Two PhD student positions on cellular structural biology and basic medicine of motile cilia

Updated: about 1 month ago
Job Type: Permanent

The position is to be a PhD student of D-BIOL/ETHZ. The workplace is the group of Prof. Takashi Ishikawa at Paul Scherrer Institute (you are employed by PSI).

The positions are funded by Swiss National Science Foundation and Personalized Health and Related Technologies.


Motile cilia are appendage-like organelles, which make beating motion to cause flow of extracellular fluids or enable cells to swim. Motile cilia are made of more than 400 proteins and function in sperm, the oviduct, brain, tracheae and the embryo. Its defect results in respiratory diseases, mental disorder, male and female infertility, and developmental abnormality, called ciliopathy.

My group has been investigating the molecular mechanism of beating of cilia, employing cryo-electron microscopy (summarized in the review article, Ishikawa (2017) Cold Spring Harb Perspect Biol. 9(1):a028076. doi: 10.1101/cshperspect.a028076.)). Now we expand our research field by combining cryo-EM with cross-linking mass-spectrometry, collaborating with Dr. Alexander Leitner (D-BIOL/ETHZ), which is the focus of one PhD project. With this project, the student can learn both cryo-EM and MS using model organisms, such as unicellular algae Chlamydomonas, to investigate 3D conformation and arrangement of component proteins in cilia.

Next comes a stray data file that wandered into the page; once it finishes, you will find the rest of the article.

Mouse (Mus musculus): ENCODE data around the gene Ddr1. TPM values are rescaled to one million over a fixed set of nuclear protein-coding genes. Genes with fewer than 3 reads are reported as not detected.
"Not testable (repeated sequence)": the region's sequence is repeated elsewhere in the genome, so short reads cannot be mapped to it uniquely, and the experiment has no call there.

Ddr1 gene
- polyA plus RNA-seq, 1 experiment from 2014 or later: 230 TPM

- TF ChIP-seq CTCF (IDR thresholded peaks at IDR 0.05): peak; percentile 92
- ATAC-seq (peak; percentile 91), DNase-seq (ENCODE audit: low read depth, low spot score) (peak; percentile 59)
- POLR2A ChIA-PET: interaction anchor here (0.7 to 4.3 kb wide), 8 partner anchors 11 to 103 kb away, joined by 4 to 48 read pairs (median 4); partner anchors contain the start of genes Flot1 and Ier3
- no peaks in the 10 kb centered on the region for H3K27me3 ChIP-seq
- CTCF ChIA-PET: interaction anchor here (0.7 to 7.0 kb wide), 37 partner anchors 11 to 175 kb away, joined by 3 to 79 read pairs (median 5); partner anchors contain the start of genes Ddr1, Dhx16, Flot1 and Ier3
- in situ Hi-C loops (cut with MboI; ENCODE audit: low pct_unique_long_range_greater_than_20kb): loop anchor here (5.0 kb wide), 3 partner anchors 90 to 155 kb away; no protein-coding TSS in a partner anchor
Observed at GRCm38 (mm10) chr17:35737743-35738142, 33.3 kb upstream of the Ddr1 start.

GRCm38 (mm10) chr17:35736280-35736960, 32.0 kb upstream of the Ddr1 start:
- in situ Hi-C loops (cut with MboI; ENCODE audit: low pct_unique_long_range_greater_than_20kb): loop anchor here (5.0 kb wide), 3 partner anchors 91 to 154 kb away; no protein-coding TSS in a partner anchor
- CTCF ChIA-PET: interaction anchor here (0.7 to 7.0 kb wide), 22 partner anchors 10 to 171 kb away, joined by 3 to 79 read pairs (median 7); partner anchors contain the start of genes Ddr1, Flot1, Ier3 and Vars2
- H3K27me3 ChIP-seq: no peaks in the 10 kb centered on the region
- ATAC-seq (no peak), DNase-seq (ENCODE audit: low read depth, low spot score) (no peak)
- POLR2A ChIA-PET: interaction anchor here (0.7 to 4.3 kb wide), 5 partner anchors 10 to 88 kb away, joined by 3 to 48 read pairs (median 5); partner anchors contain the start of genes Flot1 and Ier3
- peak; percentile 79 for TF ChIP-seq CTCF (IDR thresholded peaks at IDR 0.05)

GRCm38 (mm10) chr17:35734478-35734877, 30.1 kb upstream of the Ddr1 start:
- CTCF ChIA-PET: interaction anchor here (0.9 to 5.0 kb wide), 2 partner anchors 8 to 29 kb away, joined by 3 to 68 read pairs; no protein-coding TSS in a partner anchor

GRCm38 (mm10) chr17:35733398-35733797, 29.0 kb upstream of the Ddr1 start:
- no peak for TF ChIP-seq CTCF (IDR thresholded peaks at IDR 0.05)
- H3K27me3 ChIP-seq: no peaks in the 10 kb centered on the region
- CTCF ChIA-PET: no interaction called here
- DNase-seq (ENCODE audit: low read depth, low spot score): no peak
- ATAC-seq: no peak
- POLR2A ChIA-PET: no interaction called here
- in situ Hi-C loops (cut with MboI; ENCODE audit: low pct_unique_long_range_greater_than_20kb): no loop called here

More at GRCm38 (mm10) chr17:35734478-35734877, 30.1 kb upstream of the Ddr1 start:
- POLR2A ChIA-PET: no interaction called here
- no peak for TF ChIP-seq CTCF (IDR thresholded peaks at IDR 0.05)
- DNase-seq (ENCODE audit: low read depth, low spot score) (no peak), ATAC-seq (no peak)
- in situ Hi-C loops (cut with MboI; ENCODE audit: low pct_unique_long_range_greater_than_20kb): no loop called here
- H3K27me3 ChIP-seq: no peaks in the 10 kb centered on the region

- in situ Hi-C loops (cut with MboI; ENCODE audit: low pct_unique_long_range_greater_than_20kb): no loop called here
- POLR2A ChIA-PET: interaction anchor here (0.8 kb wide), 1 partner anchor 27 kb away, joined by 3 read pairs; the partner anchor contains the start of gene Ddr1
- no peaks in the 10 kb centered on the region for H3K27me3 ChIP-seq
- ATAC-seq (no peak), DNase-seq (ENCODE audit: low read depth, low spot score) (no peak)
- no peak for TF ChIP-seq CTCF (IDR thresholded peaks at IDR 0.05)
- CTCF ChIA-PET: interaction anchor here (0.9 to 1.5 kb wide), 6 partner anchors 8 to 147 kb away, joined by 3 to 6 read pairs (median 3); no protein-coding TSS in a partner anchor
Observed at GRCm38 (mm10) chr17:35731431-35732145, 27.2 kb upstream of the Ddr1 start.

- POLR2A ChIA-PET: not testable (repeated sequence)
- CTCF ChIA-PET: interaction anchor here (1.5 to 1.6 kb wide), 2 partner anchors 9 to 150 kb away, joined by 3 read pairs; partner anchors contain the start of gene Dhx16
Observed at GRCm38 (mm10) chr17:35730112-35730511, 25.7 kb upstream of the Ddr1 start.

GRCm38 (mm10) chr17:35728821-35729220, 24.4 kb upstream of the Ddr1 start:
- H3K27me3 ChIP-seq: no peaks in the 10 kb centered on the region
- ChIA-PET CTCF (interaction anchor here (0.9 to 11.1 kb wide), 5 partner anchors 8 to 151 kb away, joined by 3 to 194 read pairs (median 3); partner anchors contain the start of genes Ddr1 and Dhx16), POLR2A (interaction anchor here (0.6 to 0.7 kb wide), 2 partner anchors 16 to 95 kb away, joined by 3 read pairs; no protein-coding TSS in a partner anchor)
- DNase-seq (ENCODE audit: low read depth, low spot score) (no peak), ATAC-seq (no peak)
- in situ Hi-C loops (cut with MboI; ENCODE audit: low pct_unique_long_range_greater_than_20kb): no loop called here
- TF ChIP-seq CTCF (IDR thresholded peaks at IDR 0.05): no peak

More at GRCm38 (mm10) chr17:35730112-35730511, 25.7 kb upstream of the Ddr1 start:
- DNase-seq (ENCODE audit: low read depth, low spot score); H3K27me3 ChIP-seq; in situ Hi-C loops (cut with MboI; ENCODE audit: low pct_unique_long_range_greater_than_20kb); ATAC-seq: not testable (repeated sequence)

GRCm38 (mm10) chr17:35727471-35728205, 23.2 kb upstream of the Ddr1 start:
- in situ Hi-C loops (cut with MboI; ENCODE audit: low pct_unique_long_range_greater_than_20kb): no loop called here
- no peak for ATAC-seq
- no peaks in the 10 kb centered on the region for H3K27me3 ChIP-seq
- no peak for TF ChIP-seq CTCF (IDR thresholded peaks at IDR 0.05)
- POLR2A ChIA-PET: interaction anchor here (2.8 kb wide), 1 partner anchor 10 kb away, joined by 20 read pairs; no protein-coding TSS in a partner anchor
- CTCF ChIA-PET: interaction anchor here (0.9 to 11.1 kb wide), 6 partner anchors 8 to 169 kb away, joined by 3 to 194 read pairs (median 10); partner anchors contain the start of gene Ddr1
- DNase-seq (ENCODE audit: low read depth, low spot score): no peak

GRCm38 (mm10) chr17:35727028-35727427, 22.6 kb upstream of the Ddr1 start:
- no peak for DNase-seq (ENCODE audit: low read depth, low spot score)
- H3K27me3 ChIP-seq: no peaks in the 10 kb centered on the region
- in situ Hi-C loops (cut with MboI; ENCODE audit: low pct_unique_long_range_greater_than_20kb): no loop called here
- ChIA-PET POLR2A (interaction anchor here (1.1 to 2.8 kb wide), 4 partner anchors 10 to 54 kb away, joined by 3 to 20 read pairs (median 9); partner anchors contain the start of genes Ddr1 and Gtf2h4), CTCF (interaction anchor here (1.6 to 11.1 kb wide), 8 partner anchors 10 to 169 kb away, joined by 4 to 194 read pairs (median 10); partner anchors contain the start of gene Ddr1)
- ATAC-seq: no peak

The other project is to study human ciliopathy using cultured ciliated epithelial cells and cryo-EM. We succeeded to culture human bronchial epithelial cells and image cilia from them by cryo-EM, especially cryo-electron tomography (cryo-ET). Our collaborator, ciliopathy experts at Inselspital (Bern), will provide cells from ciliopathy patients. We will culture them and analyze cilia, preparing by cryo-ultramicrotomy (at Univ. Bern) and cryo-FIB (ETH Zurich) milling method. The PhD student will pursue molecular mechanism of ciliopathy and can also learn cryo-EM, human cell culture and various cell biology methods.

For both projects, high-end cryo-EMs are available at ETH Zurich and PSI. Cell biology, biochemistry and computational facilities are located at PSI.


MSc degree in the field of biology, biochemistry with experience of protein biochemistry, cell culture

or

MSc degree in the field of physics, informational science (image processing/analysis oriented) with keen interest in structural biology and biological imaging

Experience of genetic engineering and computation (script writing etc) will be highly welcomed but not necessary.


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